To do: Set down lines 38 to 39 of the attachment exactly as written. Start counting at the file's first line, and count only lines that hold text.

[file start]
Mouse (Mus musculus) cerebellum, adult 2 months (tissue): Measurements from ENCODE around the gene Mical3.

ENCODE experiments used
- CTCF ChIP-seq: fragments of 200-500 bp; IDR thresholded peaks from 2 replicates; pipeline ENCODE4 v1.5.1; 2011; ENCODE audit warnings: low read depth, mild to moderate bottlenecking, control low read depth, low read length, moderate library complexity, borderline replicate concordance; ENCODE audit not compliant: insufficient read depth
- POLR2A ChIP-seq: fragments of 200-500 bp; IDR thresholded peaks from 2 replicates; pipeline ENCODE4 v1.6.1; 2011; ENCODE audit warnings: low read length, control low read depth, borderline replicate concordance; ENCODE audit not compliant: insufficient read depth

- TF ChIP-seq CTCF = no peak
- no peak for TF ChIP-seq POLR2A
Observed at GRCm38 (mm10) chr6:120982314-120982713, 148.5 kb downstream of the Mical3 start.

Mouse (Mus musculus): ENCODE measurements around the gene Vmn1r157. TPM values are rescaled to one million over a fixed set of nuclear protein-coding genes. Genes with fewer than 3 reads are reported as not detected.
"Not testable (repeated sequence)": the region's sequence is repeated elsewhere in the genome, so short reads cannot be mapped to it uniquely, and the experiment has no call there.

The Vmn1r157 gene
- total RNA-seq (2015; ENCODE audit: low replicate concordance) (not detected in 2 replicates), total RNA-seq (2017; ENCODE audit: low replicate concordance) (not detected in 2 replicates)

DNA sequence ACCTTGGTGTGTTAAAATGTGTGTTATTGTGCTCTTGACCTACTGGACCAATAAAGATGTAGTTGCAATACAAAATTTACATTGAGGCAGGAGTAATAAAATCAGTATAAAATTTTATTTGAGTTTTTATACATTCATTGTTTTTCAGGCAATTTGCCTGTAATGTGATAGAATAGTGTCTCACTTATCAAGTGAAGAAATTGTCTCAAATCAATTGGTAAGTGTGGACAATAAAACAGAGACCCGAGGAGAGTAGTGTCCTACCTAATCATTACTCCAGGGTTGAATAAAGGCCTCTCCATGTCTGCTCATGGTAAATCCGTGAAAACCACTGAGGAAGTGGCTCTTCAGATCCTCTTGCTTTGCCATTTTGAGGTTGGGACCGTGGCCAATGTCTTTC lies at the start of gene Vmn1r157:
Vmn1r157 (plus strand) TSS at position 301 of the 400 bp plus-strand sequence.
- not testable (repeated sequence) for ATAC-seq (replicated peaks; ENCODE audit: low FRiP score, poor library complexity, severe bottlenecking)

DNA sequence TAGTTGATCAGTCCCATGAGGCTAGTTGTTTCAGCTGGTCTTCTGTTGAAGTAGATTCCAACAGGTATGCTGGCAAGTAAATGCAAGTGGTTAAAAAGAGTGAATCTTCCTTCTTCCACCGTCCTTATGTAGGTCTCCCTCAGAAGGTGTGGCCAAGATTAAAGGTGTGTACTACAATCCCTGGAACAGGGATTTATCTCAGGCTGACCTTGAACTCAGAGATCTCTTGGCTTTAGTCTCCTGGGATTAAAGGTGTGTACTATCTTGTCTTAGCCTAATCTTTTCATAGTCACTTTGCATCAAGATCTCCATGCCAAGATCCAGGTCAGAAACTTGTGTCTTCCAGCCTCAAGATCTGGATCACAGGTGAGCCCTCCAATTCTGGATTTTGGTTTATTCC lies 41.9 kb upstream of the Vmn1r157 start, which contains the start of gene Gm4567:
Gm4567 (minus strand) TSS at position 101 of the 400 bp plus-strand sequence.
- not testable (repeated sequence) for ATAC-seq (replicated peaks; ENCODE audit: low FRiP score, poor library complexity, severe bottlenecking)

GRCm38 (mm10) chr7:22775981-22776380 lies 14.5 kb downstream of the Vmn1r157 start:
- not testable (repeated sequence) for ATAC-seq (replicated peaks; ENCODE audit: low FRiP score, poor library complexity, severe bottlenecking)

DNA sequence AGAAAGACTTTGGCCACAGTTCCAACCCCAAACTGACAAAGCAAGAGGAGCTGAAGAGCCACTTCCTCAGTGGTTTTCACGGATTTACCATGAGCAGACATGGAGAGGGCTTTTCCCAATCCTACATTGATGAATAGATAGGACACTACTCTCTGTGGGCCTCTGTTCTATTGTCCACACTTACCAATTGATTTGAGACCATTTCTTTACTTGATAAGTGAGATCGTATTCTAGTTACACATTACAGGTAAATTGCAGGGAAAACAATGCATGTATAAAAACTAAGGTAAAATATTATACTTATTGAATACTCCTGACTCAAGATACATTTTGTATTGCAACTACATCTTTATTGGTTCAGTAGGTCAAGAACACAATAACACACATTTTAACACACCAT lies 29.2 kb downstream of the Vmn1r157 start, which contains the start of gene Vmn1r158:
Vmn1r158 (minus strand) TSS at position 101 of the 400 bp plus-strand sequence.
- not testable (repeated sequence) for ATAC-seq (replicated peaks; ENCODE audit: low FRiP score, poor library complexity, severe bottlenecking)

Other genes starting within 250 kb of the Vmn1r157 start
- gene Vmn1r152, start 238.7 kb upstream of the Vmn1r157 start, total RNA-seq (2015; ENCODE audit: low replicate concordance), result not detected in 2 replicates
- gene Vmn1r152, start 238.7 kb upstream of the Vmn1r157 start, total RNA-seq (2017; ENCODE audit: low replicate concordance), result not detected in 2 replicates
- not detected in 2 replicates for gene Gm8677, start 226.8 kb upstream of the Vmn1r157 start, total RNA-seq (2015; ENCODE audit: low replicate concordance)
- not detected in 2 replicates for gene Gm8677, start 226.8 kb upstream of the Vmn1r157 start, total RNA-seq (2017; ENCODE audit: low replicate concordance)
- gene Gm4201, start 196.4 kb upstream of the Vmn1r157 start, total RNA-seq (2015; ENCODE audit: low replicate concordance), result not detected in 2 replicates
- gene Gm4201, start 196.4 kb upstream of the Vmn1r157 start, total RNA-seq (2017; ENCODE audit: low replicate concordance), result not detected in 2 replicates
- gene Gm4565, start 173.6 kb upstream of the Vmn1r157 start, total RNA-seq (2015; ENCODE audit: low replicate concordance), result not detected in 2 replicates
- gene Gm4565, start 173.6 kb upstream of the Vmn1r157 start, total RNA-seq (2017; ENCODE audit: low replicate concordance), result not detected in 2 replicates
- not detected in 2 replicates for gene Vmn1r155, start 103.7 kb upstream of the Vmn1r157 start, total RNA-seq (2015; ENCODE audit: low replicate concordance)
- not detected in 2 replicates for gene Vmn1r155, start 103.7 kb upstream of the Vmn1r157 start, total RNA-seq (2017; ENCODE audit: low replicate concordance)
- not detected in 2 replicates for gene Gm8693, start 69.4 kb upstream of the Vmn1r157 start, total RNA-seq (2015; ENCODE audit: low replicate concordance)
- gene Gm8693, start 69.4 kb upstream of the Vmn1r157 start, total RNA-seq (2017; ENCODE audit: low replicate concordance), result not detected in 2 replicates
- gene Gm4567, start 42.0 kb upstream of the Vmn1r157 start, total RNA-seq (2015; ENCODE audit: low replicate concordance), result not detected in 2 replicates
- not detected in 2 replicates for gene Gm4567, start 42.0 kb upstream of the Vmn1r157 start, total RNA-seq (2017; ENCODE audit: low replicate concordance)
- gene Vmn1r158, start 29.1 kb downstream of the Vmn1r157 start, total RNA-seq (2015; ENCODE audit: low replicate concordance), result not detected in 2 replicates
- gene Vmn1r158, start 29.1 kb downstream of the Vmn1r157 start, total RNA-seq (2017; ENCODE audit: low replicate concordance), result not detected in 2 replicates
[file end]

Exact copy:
- gene Vmn1r158, start 29.1 kb downstream of the Vmn1r157 start, total RNA-seq (2015; ENCODE audit: low replicate concordance), result not detected in 2 replicates
- gene Vmn1r158, start 29.1 kb downstream of the Vmn1r157 start, total RNA-seq (2017; ENCODE audit: low replicate concordance), result not detected in 2 replicates